ALL eyes will be on a meeting between US and Chinese leaders in Washington today, as observers watch for any sign that both sides can move beyond the difficult issues plaguing the relationship.
This year's US-China Strategic and Economic Dialogue (S&ED) comes at a critical juncture - sandwiched as it is between a recent angry exchange over Beijing's land reclamation in the South China Sea and a state visit by Chinese President Xi Jinping to the US capital, expected in September.
Adding further tension to this, the seventh in the S&ED series, are the fresh accusations from US officials that hackers based in China are behind a massive data breach that compromised personal information of around four million current and former US federal employees.
Indeed, America's top diplomat to Asia, Mr Daniel Russel, had warned earlier that Washington will not "paper over" its differences with China at the meeting.
Yet, Washington pundits see the meetings as more of an opportunity to reset ties rather than for officials to deepen rows and expect both sides to take a more conciliatory tone.
Mr Chris Johnson, the Freeman Chair in China Studies at the Centre for Strategic and International Studies, said that while it is worrying that maritime and cyber security issues are "poisoning the atmosphere" of the talks, both sides will probably want to send a "strong signal that the relationship is stable and moving in the right direction".
"I think the main way to think about the S&ED process this year is as a table setter for the upcoming summit (between President Xi and President Barack Obama) and whether the two sides do a good job of pressing the reset button and trying to calm nerves on the status of the relationship."
While previous iterations have produced concrete agreements, he expects few if any deliverables from this week's meeting, noting that the main achievements will be saved for President Xi's visit.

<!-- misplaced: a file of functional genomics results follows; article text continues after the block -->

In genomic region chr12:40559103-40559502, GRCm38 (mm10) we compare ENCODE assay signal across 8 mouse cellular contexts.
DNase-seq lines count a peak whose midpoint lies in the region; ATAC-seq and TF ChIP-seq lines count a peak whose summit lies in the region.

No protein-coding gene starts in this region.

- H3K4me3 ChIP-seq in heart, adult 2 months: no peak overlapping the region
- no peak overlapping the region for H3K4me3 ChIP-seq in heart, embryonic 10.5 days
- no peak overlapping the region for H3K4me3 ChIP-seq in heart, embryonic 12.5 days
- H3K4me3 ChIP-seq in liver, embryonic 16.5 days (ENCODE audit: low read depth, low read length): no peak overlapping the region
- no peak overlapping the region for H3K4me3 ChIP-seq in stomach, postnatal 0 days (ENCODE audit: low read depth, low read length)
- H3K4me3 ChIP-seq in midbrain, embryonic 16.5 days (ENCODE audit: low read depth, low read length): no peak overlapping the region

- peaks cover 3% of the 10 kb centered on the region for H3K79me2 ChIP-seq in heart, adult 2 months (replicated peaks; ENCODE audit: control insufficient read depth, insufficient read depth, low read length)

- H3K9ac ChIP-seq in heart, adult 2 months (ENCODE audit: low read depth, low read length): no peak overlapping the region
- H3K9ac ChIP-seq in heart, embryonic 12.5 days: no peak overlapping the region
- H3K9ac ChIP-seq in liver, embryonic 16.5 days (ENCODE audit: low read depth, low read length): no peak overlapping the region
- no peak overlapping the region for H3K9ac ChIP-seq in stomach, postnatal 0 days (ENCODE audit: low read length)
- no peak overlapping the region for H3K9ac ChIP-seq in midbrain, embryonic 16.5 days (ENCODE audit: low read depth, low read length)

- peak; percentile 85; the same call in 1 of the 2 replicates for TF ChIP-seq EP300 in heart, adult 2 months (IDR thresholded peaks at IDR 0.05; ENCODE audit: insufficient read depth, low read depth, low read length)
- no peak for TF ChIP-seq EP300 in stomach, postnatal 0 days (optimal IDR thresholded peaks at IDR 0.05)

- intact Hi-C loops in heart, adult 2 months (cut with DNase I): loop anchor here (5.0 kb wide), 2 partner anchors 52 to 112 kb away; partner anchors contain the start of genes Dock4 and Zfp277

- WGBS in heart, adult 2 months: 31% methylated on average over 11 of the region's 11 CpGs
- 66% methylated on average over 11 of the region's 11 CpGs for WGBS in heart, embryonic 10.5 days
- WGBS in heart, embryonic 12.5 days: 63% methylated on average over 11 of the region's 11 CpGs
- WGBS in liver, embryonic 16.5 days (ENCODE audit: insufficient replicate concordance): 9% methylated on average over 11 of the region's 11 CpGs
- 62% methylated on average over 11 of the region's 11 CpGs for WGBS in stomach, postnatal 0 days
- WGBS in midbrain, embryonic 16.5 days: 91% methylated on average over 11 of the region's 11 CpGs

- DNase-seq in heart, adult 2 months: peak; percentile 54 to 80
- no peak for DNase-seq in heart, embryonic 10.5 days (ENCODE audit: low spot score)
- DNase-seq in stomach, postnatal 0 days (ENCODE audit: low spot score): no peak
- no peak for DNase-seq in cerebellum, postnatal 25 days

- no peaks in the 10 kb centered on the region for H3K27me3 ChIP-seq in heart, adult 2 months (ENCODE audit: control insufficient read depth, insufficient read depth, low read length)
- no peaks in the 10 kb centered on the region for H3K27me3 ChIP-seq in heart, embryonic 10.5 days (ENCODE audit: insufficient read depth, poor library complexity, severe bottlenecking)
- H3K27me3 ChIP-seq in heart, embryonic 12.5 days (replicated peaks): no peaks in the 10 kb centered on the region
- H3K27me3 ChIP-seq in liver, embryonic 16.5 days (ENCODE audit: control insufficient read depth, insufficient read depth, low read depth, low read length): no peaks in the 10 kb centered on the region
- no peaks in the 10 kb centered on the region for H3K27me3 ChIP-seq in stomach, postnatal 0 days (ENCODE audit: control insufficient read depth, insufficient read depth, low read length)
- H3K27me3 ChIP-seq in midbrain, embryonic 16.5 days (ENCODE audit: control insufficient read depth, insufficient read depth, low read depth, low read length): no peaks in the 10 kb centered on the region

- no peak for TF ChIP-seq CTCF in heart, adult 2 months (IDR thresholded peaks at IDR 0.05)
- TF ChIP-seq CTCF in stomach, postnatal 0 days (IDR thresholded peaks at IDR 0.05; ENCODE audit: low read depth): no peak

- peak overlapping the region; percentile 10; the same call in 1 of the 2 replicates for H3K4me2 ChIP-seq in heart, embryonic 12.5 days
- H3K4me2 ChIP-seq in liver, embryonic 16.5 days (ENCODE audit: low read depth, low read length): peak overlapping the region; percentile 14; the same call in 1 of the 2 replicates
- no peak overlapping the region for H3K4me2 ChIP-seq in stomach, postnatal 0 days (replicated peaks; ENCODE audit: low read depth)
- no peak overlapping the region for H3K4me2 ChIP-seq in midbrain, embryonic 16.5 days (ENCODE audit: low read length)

"So I think expectations should be kept low for what we are going to see coming out of this, but it does not mean it's not a good thing to have those senior level leaders exchanging views and interchanging especially before our two presidents sit down," said Mr Johnson.
While it is inevitable that maritime and cyber security issues will surface over the next few days, observers expect US and Chinese leaders to focus on areas where agreement is possible.
Mr Daniel Wright, non-resident senior fellow at the Brookings Institution, said this could include, for instance, making progress on climate change and the bilateral investment treaty.
"Rapidly changing domestic and global realities call for Washington and Beijing to re-articulate and pursue the significant overlap in the Venn diagram of the US-China relationship... Best for Washington and Beijing to make progress this month on issues such as the bilateral investment treaty, new protocol around cyber and technology, cooperation on climate and the environment, support for sub-national and people- to-people exchanges, and joint support on global economic development.
"Action on these items could provide sustaining momentum that is aligned with enlightened self-interest and that would be applauded by the people of both countries."
The meetings will be led by Secretary of State John Kerry and Treasury Secretary Jacob Lew from the United States and State Councillor Yang Jiechi and Vice- Premier Wang Yang from China.
The Strategic and Economic Dialogue was set up in 2006 to provide a regular mechanism for leaders from both countries to cooperate on issues.